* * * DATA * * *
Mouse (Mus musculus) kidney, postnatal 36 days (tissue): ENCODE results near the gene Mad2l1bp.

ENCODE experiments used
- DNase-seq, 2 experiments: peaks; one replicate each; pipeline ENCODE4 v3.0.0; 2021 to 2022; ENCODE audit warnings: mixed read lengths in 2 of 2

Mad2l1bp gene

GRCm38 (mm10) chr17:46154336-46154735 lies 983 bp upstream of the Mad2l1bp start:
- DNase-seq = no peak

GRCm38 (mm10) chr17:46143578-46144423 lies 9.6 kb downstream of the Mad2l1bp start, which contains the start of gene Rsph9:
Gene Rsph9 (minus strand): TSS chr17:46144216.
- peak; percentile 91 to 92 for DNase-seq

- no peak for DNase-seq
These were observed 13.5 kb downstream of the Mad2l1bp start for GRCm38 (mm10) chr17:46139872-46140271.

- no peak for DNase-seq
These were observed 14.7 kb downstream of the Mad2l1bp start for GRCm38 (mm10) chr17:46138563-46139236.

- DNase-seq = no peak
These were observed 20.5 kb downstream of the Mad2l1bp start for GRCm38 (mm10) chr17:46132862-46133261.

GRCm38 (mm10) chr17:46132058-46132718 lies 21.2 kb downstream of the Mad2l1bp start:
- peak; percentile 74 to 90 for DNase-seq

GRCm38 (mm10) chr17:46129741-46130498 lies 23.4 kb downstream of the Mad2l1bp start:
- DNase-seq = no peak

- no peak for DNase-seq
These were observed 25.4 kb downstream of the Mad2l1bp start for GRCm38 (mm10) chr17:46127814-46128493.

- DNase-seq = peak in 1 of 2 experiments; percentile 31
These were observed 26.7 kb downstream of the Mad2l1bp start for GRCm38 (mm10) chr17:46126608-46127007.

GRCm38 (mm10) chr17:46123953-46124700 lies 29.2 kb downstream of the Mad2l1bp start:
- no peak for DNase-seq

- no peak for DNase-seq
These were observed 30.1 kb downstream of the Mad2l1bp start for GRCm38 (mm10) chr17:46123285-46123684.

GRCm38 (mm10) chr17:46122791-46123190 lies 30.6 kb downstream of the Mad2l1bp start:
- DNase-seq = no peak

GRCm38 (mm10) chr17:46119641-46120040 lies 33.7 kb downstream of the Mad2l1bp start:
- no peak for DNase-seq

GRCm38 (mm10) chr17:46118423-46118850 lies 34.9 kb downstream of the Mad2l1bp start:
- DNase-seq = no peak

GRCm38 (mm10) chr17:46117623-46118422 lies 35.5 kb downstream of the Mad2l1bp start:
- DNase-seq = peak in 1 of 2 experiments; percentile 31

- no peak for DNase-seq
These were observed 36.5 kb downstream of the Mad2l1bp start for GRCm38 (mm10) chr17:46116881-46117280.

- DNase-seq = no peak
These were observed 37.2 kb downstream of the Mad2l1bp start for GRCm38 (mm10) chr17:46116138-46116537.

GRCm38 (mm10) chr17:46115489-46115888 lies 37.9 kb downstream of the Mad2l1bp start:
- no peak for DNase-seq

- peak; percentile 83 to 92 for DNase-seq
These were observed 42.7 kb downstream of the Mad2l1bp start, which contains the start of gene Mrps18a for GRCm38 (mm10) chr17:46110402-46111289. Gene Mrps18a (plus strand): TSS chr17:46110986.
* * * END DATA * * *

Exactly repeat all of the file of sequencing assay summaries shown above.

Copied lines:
Mouse (Mus musculus) kidney, postnatal 36 days (tissue): ENCODE results near the gene Mad2l1bp.

ENCODE experiments used
- DNase-seq, 2 experiments: peaks; one replicate each; pipeline ENCODE4 v3.0.0; 2021 to 2022; ENCODE audit warnings: mixed read lengths in 2 of 2

Mad2l1bp gene

GRCm38 (mm10) chr17:46154336-46154735 lies 983 bp upstream of the Mad2l1bp start:
- DNase-seq = no peak

GRCm38 (mm10) chr17:46143578-46144423 lies 9.6 kb downstream of the Mad2l1bp start, which contains the start of gene Rsph9:
Gene Rsph9 (minus strand): TSS chr17:46144216.
- peak; percentile 91 to 92 for DNase-seq

- no peak for DNase-seq
These were observed 13.5 kb downstream of the Mad2l1bp start for GRCm38 (mm10) chr17:46139872-46140271.

- no peak for DNase-seq
These were observed 14.7 kb downstream of the Mad2l1bp start for GRCm38 (mm10) chr17:46138563-46139236.

- DNase-seq = no peak
These were observed 20.5 kb downstream of the Mad2l1bp start for GRCm38 (mm10) chr17:46132862-46133261.

GRCm38 (mm10) chr17:46132058-46132718 lies 21.2 kb downstream of the Mad2l1bp start:
- peak; percentile 74 to 90 for DNase-seq

GRCm38 (mm10) chr17:46129741-46130498 lies 23.4 kb downstream of the Mad2l1bp start:
- DNase-seq = no peak

- no peak for DNase-seq
These were observed 25.4 kb downstream of the Mad2l1bp start for GRCm38 (mm10) chr17:46127814-46128493.

- DNase-seq = peak in 1 of 2 experiments; percentile 31
These were observed 26.7 kb downstream of the Mad2l1bp start for GRCm38 (mm10) chr17:46126608-46127007.

GRCm38 (mm10) chr17:46123953-46124700 lies 29.2 kb downstream of the Mad2l1bp start:
- no peak for DNase-seq

- no peak for DNase-seq
These were observed 30.1 kb downstream of the Mad2l1bp start for GRCm38 (mm10) chr17:46123285-46123684.

GRCm38 (mm10) chr17:46122791-46123190 lies 30.6 kb downstream of the Mad2l1bp start:
- DNase-seq = no peak

GRCm38 (mm10) chr17:46119641-46120040 lies 33.7 kb downstream of the Mad2l1bp start:
- no peak for DNase-seq

GRCm38 (mm10) chr17:46118423-46118850 lies 34.9 kb downstream of the Mad2l1bp start:
- DNase-seq = no peak

GRCm38 (mm10) chr17:46117623-46118422 lies 35.5 kb downstream of the Mad2l1bp start:
- DNase-seq = peak in 1 of 2 experiments; percentile 31

- no peak for DNase-seq
These were observed 36.5 kb downstream of the Mad2l1bp start for GRCm38 (mm10) chr17:46116881-46117280.

- DNase-seq = no peak
These were observed 37.2 kb downstream of the Mad2l1bp start for GRCm38 (mm10) chr17:46116138-46116537.

GRCm38 (mm10) chr17:46115489-46115888 lies 37.9 kb downstream of the Mad2l1bp start:
- no peak for DNase-seq

- peak; percentile 83 to 92 for DNase-seq
These were observed 42.7 kb downstream of the Mad2l1bp start, which contains the start of gene Mrps18a for GRCm38 (mm10) chr17:46110402-46111289. Gene Mrps18a (plus strand): TSS chr17:46110986.